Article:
JT: Also, the last decade has seen a greater exposure of performance art, and I think that’s also related to runway shows. McQueen could be understood as a performance artist who used clothes the way someone like Marina Abramovic uses her body. That was so interesting, the work was so strong. And many people said you can’t wear any of it, but that wasn’t his goal, for the runway at least. He had to sell clothes and he did. I can’t afford to buy McQueen in the store, but if I find it in resale stores, whatever I find I pretty much buy. It’s completely wearable stuff, it’s not just the runway stuff. He was a great tailor. He had mastered the skills as well as being a conceptual performance artist, which is a very rare combination.
FG: In your book, you talked about fashion as a form of image-making, as in the case of Jackie O, but you also write about fashion designers such as Kawakubo, who are obviously very experimental. I was curious how you decide on a subject to cover?
JT: You have to feel like it’s worth your while. Whether it is a fashion or an artist or a writer there has to be a compelling mystery in the work, that you would want to understand. In the case of Rei, it was the mystery of her making something so beautiful, so elusive and of where her ideas come from. There is always some question that I want to answer. Sometimes I don’t know the question I want to ask. I just sense it’s there.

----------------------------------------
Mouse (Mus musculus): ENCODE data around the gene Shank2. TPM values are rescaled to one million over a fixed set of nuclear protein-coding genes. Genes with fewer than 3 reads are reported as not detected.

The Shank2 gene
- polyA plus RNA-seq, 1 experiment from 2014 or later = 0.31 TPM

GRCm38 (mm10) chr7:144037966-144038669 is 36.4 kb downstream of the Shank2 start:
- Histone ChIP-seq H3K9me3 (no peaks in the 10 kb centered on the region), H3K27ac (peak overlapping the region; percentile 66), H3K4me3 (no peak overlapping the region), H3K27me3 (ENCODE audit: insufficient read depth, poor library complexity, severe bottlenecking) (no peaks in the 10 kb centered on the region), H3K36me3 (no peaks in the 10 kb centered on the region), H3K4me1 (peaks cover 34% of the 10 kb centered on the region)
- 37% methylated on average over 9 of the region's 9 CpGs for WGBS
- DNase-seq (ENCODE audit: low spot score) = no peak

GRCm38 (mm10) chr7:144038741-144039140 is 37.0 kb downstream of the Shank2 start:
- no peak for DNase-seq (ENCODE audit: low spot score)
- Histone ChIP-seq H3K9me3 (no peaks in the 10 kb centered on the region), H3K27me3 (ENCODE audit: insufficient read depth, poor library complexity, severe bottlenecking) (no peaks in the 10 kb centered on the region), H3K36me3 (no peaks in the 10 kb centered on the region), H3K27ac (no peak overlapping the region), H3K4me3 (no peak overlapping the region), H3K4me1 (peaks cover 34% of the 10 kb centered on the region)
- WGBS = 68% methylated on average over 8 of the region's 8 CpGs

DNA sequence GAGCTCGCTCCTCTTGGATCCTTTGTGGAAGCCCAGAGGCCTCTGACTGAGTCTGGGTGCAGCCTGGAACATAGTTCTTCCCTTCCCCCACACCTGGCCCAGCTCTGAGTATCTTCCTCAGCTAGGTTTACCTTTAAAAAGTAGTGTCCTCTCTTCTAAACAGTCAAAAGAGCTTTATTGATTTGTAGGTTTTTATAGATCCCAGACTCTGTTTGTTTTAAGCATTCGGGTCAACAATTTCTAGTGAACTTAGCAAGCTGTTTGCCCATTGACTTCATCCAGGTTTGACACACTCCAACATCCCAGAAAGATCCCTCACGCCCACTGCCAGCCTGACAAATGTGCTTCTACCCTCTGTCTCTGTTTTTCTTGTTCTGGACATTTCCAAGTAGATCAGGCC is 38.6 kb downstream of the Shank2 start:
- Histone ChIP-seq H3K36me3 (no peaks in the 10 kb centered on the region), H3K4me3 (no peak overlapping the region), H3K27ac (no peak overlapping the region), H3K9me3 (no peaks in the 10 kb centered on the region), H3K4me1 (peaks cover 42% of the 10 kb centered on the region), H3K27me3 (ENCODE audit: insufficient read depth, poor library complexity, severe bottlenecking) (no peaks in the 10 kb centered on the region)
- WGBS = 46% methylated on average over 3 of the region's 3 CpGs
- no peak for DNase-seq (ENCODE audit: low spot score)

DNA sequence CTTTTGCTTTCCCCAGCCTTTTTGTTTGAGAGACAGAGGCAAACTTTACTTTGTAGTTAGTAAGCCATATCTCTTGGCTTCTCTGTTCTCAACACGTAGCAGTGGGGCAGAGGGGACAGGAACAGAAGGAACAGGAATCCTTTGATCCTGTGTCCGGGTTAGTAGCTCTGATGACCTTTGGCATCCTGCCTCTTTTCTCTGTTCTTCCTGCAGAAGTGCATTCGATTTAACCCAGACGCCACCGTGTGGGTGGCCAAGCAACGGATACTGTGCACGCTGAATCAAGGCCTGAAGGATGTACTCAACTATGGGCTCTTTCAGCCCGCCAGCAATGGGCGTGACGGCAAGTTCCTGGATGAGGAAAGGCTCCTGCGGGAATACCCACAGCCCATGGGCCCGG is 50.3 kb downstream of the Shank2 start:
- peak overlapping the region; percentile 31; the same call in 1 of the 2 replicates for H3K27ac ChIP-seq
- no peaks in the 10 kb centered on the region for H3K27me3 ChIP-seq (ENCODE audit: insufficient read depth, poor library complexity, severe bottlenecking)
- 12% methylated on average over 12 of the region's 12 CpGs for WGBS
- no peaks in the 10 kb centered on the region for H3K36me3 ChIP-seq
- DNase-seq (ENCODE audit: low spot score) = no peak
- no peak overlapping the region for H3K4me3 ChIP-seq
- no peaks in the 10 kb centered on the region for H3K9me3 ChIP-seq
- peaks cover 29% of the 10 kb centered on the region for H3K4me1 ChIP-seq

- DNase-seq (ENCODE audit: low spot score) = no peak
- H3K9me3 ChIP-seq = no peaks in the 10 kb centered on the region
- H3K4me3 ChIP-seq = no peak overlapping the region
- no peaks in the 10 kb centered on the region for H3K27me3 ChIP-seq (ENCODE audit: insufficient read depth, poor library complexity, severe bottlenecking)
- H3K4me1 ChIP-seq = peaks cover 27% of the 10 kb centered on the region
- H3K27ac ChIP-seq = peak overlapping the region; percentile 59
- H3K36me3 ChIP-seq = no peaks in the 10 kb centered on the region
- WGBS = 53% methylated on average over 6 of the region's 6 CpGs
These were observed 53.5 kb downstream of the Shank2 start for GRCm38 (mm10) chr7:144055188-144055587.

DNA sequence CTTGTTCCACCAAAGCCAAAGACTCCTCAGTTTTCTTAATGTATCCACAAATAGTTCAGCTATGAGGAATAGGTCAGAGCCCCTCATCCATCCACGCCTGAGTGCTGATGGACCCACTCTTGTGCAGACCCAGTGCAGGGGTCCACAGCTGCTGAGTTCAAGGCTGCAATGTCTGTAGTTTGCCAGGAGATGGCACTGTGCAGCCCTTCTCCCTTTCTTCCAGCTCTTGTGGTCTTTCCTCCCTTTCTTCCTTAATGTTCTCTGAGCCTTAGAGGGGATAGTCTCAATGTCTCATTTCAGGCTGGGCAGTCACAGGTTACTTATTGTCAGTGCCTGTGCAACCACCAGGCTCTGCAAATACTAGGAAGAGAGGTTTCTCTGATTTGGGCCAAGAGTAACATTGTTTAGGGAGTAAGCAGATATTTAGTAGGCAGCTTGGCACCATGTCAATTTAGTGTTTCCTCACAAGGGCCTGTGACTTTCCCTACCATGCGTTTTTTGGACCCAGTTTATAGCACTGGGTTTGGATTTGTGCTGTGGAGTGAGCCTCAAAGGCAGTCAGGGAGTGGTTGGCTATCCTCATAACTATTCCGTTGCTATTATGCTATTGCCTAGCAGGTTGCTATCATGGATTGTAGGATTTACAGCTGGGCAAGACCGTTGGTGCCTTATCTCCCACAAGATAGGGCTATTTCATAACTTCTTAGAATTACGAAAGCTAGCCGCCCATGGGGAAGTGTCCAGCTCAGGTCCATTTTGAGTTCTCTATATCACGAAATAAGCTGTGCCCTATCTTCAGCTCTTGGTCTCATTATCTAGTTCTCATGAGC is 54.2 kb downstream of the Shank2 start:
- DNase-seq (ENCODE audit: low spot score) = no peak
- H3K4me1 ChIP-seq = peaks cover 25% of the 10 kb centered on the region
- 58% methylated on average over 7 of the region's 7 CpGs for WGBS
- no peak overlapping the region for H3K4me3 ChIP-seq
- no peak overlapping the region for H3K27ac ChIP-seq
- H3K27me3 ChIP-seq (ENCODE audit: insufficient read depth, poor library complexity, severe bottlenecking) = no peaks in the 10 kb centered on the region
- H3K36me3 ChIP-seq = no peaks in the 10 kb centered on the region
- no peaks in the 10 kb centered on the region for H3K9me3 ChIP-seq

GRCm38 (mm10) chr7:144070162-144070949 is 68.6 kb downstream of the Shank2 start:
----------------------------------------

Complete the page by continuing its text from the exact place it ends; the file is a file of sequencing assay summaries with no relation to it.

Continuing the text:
FG: Can you talk about your process?
JT: Profiles are rather different than critic pieces. First, you do your background reading of whatever is published about that subject and than you meet them. You build a rapport, you establish a relationship and then you sort it out. You go through your notes, you listen to the tape and ask, “What is this about? What is the story there?” And that’s hard, you just don’t know. Writing is very hard for me. I actually hate it!
FG: A lot of writers say that.
JT: Well, Thomas Mann put it best. He said, “A writer is someone for whom writing is harder than for other people.”
FG: The way you craft your sentences is quite unique. What I really liked about your pieces is that there is a lyricism to them: You create meaning through the way you use language.
JT: That’s the hard part: creating meaning through language. Good writing is always about that. That’s the criteria and you have to get there. It’s very obvious when you haven’t. So you keep banging your head against the wall until something comes up.